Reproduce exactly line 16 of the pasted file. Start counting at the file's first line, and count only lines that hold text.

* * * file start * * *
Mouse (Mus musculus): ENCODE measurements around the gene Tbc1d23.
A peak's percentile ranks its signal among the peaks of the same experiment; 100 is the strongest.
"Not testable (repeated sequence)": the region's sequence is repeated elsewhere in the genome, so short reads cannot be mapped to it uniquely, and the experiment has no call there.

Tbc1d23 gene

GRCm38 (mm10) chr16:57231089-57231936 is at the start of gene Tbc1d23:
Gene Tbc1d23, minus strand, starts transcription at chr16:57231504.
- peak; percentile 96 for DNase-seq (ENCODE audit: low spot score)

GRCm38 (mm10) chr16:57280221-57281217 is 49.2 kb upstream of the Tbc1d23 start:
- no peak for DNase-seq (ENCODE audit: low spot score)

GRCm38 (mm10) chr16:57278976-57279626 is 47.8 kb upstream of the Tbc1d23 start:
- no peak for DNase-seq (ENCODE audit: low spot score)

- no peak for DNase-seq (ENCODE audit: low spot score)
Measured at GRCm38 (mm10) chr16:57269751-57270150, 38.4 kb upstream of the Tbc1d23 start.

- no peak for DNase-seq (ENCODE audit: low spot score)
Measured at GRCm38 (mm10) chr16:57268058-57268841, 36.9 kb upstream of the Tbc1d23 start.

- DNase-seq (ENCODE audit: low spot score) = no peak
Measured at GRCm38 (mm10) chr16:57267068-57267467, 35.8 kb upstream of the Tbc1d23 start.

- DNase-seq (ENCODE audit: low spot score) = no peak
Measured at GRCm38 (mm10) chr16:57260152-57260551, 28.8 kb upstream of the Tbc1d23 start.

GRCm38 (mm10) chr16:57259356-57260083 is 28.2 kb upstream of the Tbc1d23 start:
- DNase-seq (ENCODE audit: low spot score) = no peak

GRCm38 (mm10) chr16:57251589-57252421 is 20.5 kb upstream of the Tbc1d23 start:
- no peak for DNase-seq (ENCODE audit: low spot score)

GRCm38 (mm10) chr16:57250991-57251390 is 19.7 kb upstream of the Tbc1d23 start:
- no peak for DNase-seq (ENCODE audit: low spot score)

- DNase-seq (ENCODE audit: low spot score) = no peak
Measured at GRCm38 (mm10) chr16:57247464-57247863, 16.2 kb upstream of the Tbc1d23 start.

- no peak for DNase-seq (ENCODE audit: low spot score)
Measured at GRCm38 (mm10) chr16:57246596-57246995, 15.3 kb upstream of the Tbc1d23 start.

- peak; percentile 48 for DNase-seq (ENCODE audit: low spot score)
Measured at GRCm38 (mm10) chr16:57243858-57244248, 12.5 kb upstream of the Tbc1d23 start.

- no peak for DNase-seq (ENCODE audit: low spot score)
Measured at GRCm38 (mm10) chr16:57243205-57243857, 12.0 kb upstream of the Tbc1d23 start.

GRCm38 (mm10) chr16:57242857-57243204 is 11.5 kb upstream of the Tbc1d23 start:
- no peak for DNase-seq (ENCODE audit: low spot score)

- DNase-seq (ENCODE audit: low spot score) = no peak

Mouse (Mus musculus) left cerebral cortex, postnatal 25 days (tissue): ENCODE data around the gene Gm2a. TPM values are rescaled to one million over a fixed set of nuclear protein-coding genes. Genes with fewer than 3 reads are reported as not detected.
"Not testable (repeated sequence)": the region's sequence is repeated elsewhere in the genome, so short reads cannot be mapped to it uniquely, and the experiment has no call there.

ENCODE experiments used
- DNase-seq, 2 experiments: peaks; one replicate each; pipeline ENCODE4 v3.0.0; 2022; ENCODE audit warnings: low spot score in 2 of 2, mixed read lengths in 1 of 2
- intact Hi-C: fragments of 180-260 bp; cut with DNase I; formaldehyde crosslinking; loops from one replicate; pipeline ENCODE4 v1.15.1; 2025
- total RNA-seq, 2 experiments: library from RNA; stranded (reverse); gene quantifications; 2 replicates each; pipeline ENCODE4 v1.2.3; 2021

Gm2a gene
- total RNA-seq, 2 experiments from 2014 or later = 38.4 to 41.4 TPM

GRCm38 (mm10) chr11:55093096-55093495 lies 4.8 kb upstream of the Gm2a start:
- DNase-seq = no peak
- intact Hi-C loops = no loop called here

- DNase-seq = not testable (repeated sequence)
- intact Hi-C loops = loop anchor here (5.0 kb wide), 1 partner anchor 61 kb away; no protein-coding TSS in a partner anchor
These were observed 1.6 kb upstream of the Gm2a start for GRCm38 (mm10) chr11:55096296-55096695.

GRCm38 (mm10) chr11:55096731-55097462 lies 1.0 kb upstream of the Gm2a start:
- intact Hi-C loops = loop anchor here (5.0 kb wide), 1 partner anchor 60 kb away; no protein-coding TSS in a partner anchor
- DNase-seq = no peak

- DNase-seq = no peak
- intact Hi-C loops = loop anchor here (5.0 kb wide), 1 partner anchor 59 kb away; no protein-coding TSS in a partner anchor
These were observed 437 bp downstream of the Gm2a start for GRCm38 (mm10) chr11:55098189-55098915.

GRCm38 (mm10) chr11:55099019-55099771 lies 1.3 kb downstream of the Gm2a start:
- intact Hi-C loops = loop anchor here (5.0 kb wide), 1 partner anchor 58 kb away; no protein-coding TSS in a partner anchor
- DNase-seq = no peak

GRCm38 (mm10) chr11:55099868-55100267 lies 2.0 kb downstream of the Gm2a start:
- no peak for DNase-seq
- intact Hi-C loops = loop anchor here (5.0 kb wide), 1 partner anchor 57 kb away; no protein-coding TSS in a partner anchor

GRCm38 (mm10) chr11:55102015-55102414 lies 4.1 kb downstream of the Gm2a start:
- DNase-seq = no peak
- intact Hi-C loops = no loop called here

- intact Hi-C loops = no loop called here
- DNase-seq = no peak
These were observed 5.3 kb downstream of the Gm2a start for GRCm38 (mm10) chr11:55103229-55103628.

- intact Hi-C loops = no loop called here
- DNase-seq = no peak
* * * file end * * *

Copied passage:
- DNase-seq (ENCODE audit: low spot score) = no peak